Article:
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III.CHARACTERS

CHARACTERS With Imperator we’ve introduced a new, more advanced, portrait system. It’s predecessors had portrait systems that used 2D images, but we’ve moved one dimension up to full 3D characters. What this allows us to do is create more memorable and dynamic portraits than in earlier games, as well as feature a much bigger variation of appearances. At the core of this new character interface is a true DNA system, generating characters that inherit traits and looks from their family. The first step as we were figuring out what system we wanted was to create a set of conceptual character portraits. These are the two characters you can see on the next page, though they are not game-opimized. They served as a visual target for our ingame portraits, and helped us coordinate creative vision and style across the art departments. We decided to go for a fairly realistic, slightly idealized style with a warm color palette to match the feeling of grandeur and the visual appearance of the rest of the game.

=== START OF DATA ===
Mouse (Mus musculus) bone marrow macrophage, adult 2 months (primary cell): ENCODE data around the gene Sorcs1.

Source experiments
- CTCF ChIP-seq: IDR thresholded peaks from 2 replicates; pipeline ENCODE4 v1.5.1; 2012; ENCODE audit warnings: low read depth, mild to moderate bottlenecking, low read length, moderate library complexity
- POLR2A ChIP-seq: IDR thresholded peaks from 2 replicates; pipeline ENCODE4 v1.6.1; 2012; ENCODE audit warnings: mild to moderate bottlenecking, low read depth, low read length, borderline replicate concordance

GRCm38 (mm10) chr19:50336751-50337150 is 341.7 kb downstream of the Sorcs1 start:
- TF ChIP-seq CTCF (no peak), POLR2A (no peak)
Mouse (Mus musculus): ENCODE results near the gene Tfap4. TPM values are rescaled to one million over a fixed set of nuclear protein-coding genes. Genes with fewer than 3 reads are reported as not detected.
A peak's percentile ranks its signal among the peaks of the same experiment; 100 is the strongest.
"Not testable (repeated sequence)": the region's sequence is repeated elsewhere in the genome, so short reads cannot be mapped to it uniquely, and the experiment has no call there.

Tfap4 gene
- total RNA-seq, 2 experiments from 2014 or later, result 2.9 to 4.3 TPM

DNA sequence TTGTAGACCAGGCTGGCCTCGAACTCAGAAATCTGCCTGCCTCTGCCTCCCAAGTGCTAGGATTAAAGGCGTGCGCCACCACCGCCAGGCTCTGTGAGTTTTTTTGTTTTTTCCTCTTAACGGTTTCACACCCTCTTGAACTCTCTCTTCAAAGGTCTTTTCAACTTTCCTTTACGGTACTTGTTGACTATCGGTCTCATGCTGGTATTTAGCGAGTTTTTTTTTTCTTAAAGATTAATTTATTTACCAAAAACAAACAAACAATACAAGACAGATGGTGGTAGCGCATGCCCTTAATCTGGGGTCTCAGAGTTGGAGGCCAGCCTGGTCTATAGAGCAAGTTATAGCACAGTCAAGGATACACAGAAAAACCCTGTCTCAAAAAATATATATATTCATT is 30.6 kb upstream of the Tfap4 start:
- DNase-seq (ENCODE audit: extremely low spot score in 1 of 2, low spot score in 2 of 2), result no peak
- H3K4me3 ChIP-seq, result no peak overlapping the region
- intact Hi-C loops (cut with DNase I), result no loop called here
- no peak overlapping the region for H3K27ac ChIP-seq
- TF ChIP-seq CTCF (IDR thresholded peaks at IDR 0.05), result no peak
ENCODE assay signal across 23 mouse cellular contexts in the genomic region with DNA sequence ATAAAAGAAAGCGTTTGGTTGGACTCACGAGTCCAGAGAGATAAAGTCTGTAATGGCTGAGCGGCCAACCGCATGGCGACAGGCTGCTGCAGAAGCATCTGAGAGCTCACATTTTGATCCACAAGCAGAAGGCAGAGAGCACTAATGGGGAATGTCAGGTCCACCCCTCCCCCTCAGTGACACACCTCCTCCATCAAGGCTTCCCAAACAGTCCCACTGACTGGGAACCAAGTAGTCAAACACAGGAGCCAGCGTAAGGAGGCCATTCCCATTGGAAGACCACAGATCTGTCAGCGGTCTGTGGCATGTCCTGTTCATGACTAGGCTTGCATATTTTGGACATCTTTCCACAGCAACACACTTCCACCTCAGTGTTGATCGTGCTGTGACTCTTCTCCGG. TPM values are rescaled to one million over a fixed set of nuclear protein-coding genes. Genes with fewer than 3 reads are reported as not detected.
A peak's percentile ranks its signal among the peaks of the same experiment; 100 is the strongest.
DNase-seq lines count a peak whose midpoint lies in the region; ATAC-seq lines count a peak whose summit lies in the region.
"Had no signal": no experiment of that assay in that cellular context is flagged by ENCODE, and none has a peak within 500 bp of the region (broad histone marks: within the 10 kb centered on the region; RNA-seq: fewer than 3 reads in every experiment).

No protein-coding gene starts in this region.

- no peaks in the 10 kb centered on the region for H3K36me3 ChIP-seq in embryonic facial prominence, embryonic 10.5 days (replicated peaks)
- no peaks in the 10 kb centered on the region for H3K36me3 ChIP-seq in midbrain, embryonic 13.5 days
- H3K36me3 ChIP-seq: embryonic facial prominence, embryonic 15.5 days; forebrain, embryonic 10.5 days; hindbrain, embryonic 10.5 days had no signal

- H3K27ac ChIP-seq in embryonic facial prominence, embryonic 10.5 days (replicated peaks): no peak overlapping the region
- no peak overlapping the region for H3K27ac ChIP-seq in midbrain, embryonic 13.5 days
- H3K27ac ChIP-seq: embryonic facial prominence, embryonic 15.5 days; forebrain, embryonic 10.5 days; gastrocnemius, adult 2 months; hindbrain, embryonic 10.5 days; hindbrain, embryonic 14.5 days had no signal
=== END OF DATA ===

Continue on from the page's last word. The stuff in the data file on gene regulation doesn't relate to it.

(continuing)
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In Imperator, character portraits feature a plethora of hair styles, clothing, eye colours and facial features - allowing us to generate truly unique characters. This system also ties into gameplay: As your characters age, you will see them grow more wrinkled and elderly. In Imperator, you can follow a patrician son through his life from childhood and see the very same man as he’s become an old wizened senator. A lot of effort was put into making our new system capable of representing the many and widely different cultures of the game’s era. From the germanic tribes in the north to Dravidians in southern India, we spent a lot of time creating clothing and hairstyles to make sure each culture got it’s own, distinctive look.

Early on in development we designed two concept characters to give an idea of how we would approach portraits in Imperator: Rome

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I V. U N I T S , B U I L D I N G S A N D S H I P S